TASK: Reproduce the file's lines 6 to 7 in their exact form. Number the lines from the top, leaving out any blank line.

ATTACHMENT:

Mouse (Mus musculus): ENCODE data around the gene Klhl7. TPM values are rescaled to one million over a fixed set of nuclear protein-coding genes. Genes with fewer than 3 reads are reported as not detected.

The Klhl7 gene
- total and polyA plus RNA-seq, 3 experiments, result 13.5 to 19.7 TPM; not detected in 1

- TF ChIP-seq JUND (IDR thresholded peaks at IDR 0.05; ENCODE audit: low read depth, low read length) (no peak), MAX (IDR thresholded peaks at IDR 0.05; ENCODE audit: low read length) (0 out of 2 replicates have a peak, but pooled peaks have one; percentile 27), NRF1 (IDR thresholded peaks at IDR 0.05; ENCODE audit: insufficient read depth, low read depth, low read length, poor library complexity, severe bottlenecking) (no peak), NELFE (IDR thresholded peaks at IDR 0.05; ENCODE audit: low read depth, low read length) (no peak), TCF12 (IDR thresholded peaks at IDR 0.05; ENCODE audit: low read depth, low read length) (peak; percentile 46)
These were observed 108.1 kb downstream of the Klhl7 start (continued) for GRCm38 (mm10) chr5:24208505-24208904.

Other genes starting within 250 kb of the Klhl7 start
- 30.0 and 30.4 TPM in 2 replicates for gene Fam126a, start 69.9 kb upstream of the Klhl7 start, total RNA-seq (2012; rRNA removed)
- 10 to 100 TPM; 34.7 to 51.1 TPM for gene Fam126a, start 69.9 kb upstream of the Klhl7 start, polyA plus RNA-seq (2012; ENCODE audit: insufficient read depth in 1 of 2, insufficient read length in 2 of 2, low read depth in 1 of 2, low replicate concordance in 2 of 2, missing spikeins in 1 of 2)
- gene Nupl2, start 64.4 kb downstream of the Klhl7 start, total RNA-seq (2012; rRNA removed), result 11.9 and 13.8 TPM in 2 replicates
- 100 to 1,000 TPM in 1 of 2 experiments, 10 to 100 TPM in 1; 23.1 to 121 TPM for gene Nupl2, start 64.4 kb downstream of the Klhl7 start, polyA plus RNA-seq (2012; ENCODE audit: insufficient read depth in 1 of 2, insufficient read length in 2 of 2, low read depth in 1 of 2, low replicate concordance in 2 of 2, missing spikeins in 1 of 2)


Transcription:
Other genes starting within 250 kb of the Klhl7 start
- 30.0 and 30.4 TPM in 2 replicates for gene Fam126a, start 69.9 kb upstream of the Klhl7 start, total RNA-seq (2012; rRNA removed)